Then, just after I had placed my print order, I heard that the Maher shop – run by the fiercely independent and creative Tony Maher – has gone into liquidation. Tony, who once had six independent shops taking on the might of Amazon and the supermarkets, is now regrouping here on line at Stimulating Ideas.

In the meantime, to keep my head above the stormy publishing waters, I have been given the privilege of writing the official biography of the late, much-mourned Sir Henry Cooper, whom I knew and loved – yes, loved – for more than 50 years. His sons Henry Marco and John Pietro are trusting me to capture their Dad for posterity rather than prosperity in a book titled Sir Henry Cooper, A Hero for All Time.

I am going down the conventional publishing road with this one, in the safe and caring hands of the vastly experienced Jeremy Robson, now running The Robson Press as a subsidiary of Iain Dale’s flourishing Biteback Publishing Company.

But while writing my affectionate memoir on the man who was Britain’s most popular sportsman, I will be keeping one eye on the sales of Tottenham, The Managing Game. Will it turn me off self-publishing as I chase my silly target of having 100 books published before I kick the proverbial? I wonder what the environmentalists will think of that?


Happy birthday Brian Glanville: Martin Lipton does the honours for the Godfather of football writers in the press room at Chelsea last weekend. Picture courtesy of the Sunday Times

BOWING THE KNEE, I pay homage to that doyen of football writers Brian Glanville, who has just celebrated his 80th birthday.

Chelsea presented him with a cake at Stamford Bridge on Saturday, where in time-honoured fashion, Brian was working for the Sunday Times, whose pages he has adorned with millions of wise words over the years.

Then, last night at the Emirates, the Mirror’s John Cross made a suitably erudite speech while presenting him with an Arsenal shirt carrying the No 80, which presumably means Glanville could be on Arsene Wenger’s bench for Sunday’s North London derby with Spurs. That would not phase Brian one bit, because he is always proud of the sweeping role he used to play as a regular Sunday afternoon defender with Corinthian ideals.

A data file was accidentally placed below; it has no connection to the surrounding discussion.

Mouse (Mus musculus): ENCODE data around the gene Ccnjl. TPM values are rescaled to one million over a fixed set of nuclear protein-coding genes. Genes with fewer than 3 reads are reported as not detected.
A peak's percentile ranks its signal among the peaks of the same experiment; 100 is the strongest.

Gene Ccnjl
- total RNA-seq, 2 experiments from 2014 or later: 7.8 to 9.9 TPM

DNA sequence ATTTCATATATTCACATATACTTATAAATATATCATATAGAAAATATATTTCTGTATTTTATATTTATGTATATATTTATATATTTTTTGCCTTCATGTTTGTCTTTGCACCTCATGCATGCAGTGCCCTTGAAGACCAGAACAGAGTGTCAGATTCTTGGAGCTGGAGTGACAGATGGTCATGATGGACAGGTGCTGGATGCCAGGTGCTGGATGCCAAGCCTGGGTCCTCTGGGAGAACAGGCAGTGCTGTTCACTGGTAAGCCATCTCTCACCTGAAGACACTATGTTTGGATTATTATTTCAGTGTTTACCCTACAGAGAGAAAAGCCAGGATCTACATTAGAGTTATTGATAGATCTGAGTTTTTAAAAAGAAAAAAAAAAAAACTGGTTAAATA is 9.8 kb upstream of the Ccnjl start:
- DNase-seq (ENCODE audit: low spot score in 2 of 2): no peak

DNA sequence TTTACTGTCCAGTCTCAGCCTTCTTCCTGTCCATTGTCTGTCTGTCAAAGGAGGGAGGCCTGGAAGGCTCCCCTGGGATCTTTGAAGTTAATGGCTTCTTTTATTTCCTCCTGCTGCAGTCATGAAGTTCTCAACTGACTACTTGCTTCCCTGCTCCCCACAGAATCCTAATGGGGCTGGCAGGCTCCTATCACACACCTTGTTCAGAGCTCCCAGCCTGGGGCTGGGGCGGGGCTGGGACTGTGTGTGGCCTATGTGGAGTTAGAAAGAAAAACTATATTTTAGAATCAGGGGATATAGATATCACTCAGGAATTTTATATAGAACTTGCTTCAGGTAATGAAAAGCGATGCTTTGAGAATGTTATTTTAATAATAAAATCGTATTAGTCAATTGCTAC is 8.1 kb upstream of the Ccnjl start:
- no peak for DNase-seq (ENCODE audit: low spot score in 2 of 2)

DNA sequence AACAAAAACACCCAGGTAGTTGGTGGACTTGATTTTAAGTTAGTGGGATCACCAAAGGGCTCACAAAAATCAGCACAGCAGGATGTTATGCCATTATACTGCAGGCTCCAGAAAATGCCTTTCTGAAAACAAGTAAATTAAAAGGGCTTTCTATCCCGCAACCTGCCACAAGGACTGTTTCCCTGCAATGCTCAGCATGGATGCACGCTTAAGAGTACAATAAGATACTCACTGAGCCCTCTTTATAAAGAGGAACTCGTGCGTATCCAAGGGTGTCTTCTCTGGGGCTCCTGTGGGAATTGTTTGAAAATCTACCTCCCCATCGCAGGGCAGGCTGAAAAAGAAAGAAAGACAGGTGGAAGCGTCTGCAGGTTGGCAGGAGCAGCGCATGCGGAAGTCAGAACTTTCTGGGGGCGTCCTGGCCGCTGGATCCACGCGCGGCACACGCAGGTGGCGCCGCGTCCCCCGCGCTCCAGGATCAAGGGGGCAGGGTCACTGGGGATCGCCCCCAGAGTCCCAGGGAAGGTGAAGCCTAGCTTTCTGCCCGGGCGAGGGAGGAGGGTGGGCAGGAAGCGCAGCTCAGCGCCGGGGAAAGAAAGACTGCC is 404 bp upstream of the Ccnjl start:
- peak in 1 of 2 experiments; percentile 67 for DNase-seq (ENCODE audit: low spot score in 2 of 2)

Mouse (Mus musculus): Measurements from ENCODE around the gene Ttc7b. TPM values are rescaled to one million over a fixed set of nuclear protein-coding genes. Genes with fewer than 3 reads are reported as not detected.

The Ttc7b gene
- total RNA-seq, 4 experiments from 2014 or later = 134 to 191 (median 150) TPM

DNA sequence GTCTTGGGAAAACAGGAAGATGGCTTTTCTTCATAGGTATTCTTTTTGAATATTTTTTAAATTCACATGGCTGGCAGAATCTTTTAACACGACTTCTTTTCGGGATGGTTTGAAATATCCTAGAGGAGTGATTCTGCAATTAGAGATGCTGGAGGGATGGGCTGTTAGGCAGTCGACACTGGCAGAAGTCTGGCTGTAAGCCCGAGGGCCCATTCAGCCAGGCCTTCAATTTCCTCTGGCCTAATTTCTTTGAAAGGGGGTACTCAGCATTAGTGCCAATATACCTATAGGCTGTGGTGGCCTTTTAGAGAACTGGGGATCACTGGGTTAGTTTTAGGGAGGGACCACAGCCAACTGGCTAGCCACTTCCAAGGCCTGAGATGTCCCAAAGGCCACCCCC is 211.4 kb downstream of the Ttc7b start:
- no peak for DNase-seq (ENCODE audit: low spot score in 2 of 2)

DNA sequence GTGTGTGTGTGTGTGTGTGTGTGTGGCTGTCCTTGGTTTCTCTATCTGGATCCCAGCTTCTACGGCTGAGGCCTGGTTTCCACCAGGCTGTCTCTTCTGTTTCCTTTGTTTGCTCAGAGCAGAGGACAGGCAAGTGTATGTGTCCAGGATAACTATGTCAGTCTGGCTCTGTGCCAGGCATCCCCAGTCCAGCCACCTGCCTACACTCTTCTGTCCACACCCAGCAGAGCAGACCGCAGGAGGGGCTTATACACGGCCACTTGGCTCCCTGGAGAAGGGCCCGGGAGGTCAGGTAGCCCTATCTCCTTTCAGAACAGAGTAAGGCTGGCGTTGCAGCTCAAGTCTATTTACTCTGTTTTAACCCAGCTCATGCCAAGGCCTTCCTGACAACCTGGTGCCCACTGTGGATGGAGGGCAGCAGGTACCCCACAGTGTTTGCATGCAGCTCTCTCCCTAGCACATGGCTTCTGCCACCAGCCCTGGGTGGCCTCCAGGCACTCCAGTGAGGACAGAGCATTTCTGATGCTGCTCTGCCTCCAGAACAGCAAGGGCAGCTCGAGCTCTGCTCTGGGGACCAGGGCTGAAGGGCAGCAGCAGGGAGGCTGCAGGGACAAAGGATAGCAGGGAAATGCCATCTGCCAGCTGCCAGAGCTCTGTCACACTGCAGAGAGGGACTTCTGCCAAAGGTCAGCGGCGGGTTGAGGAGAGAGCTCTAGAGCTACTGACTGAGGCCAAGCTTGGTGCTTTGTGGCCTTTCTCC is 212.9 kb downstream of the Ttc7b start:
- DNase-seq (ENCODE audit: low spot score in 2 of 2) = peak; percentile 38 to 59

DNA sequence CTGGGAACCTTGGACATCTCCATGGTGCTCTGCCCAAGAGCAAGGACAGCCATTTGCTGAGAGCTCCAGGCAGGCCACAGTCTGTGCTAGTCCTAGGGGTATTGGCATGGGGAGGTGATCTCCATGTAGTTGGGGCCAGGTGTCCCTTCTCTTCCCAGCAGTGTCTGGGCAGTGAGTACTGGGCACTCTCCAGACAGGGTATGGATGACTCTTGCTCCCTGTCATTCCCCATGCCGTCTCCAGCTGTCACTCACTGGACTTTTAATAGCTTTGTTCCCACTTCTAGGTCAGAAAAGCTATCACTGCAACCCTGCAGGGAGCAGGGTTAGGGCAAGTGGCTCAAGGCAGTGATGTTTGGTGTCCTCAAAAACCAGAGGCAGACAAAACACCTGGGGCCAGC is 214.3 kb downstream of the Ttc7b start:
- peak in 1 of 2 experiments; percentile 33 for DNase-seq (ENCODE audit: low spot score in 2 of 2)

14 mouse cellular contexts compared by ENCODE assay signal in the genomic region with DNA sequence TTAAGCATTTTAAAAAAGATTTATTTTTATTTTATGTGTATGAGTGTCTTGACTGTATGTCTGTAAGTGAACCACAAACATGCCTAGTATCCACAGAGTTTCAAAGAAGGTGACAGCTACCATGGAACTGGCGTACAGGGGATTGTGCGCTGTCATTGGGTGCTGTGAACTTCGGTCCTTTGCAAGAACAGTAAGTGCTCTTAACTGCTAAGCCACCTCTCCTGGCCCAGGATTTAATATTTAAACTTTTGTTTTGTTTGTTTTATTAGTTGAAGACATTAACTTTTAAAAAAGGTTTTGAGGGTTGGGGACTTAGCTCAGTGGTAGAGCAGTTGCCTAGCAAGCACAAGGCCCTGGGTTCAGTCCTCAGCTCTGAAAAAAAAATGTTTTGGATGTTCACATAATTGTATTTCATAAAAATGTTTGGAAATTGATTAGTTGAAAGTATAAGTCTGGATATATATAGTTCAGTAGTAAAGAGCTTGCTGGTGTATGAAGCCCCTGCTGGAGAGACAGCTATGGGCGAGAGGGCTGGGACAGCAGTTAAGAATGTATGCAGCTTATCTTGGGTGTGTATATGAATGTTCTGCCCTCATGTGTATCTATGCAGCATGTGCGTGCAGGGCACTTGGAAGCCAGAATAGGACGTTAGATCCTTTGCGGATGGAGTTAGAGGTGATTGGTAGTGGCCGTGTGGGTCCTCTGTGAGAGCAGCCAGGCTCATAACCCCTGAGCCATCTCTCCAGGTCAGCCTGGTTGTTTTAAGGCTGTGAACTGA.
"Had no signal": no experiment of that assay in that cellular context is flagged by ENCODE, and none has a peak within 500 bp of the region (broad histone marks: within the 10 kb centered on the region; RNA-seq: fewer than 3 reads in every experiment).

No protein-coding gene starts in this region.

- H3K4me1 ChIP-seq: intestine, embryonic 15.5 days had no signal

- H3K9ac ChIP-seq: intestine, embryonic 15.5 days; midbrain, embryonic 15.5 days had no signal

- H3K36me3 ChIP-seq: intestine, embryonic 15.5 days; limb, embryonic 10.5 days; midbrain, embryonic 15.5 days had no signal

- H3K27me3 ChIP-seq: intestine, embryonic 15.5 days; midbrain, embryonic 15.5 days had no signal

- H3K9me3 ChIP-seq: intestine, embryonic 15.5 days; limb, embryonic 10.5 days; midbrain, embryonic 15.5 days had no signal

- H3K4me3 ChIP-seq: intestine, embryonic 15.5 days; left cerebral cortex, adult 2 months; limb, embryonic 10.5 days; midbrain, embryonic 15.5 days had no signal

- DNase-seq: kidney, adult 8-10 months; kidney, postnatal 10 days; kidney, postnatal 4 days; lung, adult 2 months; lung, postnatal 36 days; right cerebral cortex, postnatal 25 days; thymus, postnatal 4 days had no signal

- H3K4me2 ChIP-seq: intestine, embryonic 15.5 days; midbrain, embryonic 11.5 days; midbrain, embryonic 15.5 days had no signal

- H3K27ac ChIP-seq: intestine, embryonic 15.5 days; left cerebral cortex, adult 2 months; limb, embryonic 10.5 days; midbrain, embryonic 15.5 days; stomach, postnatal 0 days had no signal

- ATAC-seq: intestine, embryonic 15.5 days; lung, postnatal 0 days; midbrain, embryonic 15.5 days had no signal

Glanville, the twin-tongued, Italian-speaking Godfather of football scribes, first saw the Gunners play back in 1942 – at White Hart Lane, as they were then sharing the ground with Spurs while Highbury was being used for wartime defence purposes.

I am one of the few who have written more books than Brian, but his quality defeats my quantity by lets say the 7-1 scoreline when Arsenal hammered Aston Villa in 1935, with all seven goals coming from the great Ted Drake.

Brian has been a wonderful ambassador for our profession, never short of confidence or anchored by false modesty and worthy of reading by any young journalist who wants to know how to write about football with authority and style.

Belated happy returns, BG.

It was a privilege sharing press boxes with you. Hope you go on to the century of years as I am trying to reach a ton of books.

La mia previsione per domenica grande uguaglia: Il Tottenham 3, l’Arsenale 0. Venire su lei Spurs!

  • Read Norman Giller’s previous columns for the SJA website by clicking here


  • Wed Dec 7: SJA 2011 British Sports Awards – Tickets for SJA members just £60 (plus VAT). Book your tickets now and make sure you are part of a gala celebration of British sport: click here.